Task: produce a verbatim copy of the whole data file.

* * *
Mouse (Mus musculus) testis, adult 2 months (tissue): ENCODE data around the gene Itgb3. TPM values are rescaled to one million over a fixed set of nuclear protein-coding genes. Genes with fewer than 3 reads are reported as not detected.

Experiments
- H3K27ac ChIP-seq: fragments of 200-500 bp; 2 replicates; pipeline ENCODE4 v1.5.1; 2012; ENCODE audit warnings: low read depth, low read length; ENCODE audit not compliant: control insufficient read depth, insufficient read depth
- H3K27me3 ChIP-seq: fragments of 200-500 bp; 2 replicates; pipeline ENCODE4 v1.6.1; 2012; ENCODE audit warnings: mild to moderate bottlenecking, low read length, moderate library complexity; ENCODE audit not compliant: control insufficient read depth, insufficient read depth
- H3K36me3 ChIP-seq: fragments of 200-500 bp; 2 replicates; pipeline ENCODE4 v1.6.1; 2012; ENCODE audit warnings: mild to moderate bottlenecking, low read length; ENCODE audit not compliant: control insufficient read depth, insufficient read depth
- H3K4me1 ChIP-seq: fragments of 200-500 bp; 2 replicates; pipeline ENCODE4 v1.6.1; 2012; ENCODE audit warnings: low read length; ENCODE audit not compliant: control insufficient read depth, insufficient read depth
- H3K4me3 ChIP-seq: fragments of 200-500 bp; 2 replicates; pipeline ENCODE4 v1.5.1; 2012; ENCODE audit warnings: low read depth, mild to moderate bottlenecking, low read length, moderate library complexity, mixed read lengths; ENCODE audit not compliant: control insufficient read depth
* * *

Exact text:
Mouse (Mus musculus) testis, adult 2 months (tissue): ENCODE data around the gene Itgb3. TPM values are rescaled to one million over a fixed set of nuclear protein-coding genes. Genes with fewer than 3 reads are reported as not detected.

Experiments
- H3K27ac ChIP-seq: fragments of 200-500 bp; 2 replicates; pipeline ENCODE4 v1.5.1; 2012; ENCODE audit warnings: low read depth, low read length; ENCODE audit not compliant: control insufficient read depth, insufficient read depth
- H3K27me3 ChIP-seq: fragments of 200-500 bp; 2 replicates; pipeline ENCODE4 v1.6.1; 2012; ENCODE audit warnings: mild to moderate bottlenecking, low read length, moderate library complexity; ENCODE audit not compliant: control insufficient read depth, insufficient read depth
- H3K36me3 ChIP-seq: fragments of 200-500 bp; 2 replicates; pipeline ENCODE4 v1.6.1; 2012; ENCODE audit warnings: mild to moderate bottlenecking, low read length; ENCODE audit not compliant: control insufficient read depth, insufficient read depth
- H3K4me1 ChIP-seq: fragments of 200-500 bp; 2 replicates; pipeline ENCODE4 v1.6.1; 2012; ENCODE audit warnings: low read length; ENCODE audit not compliant: control insufficient read depth, insufficient read depth
- H3K4me3 ChIP-seq: fragments of 200-500 bp; 2 replicates; pipeline ENCODE4 v1.5.1; 2012; ENCODE audit warnings: low read depth, mild to moderate bottlenecking, low read length, moderate library complexity, mixed read lengths; ENCODE audit not compliant: control insufficient read depth